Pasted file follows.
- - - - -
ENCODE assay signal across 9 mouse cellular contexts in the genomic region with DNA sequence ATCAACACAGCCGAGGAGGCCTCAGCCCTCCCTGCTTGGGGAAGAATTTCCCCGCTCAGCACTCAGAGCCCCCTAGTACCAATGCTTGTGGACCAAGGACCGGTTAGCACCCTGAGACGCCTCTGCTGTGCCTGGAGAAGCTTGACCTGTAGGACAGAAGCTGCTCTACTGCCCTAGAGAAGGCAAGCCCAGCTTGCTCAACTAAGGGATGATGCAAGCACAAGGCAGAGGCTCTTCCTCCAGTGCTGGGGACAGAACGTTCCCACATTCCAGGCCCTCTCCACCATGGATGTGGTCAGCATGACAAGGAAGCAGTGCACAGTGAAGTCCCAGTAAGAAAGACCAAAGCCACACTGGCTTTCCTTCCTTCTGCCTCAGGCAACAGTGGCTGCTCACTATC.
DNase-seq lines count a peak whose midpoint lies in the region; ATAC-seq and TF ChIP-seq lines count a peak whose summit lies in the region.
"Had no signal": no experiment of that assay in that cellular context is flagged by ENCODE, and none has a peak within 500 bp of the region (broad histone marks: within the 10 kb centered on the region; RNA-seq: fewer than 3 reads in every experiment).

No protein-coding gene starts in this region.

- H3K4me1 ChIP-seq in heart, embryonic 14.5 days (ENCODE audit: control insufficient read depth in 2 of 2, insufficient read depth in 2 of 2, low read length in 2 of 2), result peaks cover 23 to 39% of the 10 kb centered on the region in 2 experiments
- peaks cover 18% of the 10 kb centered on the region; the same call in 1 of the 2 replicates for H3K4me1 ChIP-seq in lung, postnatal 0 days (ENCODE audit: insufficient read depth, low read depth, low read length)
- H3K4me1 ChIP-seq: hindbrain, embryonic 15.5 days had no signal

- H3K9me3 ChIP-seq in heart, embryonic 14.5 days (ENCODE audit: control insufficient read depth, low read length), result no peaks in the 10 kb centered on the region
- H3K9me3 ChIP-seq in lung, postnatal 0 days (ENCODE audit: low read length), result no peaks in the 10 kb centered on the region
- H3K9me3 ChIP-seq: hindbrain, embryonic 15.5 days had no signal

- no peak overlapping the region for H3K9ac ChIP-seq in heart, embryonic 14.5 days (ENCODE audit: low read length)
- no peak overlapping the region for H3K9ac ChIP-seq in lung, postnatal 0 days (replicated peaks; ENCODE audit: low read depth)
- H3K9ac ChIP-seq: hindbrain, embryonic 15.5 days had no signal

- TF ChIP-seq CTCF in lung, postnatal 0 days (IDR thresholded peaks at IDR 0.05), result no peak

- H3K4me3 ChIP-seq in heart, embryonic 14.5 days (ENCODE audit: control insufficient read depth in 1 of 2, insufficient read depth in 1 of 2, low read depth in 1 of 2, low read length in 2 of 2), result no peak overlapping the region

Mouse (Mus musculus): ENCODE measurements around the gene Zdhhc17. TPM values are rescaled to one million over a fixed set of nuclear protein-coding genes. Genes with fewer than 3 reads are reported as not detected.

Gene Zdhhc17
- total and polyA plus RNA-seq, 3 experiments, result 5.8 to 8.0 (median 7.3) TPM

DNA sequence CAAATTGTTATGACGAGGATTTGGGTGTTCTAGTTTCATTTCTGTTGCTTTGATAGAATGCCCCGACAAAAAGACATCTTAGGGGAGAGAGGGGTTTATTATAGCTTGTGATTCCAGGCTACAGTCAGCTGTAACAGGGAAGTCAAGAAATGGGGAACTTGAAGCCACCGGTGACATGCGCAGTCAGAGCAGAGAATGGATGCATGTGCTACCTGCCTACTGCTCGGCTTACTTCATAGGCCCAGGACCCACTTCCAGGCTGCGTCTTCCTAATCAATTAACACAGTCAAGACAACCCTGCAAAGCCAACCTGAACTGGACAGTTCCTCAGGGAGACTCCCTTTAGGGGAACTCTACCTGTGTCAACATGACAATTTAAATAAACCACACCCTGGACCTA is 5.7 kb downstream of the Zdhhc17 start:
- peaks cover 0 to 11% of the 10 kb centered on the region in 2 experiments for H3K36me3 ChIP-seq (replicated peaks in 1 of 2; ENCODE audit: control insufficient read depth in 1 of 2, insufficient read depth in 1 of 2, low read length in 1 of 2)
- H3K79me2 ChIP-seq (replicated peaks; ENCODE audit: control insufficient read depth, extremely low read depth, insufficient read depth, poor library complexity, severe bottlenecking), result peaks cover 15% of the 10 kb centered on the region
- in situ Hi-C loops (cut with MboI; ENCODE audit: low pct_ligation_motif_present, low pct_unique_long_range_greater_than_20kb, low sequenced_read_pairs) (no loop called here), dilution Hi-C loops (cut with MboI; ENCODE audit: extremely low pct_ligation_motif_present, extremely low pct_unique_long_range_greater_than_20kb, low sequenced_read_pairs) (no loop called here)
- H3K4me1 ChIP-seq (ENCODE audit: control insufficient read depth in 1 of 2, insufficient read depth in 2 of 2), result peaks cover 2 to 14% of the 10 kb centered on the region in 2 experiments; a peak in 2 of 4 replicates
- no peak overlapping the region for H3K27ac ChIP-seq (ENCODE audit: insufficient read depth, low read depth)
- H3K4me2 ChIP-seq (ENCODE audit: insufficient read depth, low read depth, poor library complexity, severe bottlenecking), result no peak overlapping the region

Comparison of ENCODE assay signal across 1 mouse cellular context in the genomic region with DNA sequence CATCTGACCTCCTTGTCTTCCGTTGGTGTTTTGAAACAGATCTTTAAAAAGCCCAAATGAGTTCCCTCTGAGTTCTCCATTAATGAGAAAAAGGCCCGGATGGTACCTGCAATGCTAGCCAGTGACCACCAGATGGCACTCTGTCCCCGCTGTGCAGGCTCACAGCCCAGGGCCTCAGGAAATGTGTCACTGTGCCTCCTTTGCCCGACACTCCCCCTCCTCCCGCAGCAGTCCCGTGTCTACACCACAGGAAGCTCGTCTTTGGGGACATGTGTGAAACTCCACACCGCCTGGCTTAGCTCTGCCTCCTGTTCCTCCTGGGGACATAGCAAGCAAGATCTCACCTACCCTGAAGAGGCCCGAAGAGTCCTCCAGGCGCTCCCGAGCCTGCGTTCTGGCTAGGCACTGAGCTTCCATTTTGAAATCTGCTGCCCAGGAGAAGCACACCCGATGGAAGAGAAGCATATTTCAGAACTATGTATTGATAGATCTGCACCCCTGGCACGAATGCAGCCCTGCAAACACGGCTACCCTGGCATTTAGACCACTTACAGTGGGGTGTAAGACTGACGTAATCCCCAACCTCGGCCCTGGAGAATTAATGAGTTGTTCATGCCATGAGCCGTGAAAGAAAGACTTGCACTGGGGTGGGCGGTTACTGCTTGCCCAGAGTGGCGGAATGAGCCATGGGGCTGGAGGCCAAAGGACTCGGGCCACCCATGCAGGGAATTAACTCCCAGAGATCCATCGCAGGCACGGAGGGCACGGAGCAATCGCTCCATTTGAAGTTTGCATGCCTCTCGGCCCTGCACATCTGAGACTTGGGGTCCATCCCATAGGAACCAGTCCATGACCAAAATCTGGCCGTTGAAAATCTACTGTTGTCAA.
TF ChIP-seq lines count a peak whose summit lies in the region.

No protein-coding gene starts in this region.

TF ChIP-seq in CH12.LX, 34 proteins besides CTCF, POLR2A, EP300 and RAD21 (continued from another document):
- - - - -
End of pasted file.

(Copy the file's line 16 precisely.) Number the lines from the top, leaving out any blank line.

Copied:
Mouse (Mus musculus): ENCODE measurements around the gene Zdhhc17. TPM values are rescaled to one million over a fixed set of nuclear protein-coding genes. Genes with fewer than 3 reads are reported as not detected.